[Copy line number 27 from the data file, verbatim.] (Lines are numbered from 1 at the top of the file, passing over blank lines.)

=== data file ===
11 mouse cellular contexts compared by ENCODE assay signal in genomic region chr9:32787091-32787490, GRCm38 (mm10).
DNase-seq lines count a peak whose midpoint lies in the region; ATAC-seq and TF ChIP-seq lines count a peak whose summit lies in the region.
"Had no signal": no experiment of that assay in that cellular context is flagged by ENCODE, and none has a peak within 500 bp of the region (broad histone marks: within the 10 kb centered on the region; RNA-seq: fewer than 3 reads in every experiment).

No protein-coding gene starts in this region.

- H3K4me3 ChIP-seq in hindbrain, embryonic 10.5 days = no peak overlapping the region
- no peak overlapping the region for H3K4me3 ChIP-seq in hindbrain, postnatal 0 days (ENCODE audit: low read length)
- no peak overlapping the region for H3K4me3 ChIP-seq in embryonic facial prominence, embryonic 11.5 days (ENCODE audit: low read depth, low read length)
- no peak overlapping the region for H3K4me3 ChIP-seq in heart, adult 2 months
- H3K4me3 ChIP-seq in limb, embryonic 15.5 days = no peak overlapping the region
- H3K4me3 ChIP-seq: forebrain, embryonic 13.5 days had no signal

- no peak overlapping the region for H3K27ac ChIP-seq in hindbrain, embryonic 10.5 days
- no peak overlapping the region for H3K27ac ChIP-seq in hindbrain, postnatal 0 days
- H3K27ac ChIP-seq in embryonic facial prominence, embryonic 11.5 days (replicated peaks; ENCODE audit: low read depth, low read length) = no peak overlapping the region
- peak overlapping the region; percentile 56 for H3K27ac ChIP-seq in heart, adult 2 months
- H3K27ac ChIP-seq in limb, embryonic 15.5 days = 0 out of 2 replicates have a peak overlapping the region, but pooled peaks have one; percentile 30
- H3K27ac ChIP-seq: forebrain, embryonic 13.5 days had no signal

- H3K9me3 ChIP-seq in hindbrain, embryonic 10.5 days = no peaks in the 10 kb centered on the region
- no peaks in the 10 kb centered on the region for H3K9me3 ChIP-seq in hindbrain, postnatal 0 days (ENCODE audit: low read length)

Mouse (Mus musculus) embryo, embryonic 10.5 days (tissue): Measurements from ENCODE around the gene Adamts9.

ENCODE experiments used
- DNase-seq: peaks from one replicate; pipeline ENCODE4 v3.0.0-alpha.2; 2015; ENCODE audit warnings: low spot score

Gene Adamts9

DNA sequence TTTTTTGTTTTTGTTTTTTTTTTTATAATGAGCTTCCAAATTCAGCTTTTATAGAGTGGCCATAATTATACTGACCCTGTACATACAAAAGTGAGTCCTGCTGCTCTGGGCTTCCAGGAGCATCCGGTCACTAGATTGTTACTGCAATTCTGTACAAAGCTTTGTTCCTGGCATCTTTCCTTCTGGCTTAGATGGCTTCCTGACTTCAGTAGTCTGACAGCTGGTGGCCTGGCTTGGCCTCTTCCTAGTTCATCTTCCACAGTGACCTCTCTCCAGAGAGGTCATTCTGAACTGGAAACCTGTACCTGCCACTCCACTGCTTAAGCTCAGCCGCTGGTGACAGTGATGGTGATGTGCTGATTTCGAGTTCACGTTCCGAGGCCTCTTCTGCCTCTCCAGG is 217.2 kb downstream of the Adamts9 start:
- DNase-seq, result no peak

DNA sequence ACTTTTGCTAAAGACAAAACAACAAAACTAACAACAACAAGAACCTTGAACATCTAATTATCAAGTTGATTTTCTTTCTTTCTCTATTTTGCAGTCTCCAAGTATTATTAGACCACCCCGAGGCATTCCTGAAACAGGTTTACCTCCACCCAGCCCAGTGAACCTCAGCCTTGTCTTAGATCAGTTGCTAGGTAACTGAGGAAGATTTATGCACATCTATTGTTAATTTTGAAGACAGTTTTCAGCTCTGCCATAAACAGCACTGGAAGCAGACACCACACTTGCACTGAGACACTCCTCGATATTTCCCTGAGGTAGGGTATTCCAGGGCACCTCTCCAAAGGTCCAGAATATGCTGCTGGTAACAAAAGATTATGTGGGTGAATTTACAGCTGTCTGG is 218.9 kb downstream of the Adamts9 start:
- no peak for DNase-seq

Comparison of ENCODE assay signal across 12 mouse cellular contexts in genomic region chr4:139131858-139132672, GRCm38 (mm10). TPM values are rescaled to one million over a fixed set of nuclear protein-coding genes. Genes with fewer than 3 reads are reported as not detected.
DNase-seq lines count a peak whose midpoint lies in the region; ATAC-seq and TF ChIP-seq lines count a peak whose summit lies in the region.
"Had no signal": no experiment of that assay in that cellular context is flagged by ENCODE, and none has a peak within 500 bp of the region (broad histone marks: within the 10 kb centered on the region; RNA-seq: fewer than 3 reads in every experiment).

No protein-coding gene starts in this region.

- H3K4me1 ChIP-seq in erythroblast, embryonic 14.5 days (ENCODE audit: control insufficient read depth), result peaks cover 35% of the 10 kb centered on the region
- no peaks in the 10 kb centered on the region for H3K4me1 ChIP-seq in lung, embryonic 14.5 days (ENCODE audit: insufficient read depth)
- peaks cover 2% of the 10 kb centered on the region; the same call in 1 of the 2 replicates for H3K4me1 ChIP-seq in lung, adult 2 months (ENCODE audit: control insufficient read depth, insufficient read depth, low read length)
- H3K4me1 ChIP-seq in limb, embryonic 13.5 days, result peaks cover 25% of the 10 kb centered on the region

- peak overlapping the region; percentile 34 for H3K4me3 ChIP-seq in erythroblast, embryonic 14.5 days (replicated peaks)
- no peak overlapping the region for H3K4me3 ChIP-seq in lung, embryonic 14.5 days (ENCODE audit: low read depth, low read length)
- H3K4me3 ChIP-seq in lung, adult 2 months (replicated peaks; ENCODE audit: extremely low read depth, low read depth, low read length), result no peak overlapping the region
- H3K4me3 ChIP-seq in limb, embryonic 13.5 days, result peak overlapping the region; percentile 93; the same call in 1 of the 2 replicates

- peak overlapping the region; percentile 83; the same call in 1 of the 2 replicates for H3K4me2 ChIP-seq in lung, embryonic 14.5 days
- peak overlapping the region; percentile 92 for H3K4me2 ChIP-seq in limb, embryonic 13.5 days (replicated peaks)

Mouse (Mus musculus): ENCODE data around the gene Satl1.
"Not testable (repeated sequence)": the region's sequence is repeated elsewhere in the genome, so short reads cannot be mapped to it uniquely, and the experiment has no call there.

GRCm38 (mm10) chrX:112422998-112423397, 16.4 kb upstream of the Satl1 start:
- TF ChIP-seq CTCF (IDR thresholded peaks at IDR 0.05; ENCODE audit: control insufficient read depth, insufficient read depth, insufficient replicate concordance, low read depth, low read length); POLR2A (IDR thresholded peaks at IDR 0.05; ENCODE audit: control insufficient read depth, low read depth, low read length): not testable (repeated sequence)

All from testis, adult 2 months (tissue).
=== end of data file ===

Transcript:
Comparison of ENCODE assay signal across 12 mouse cellular contexts in genomic region chr4:139131858-139132672, GRCm38 (mm10). TPM values are rescaled to one million over a fixed set of nuclear protein-coding genes. Genes with fewer than 3 reads are reported as not detected.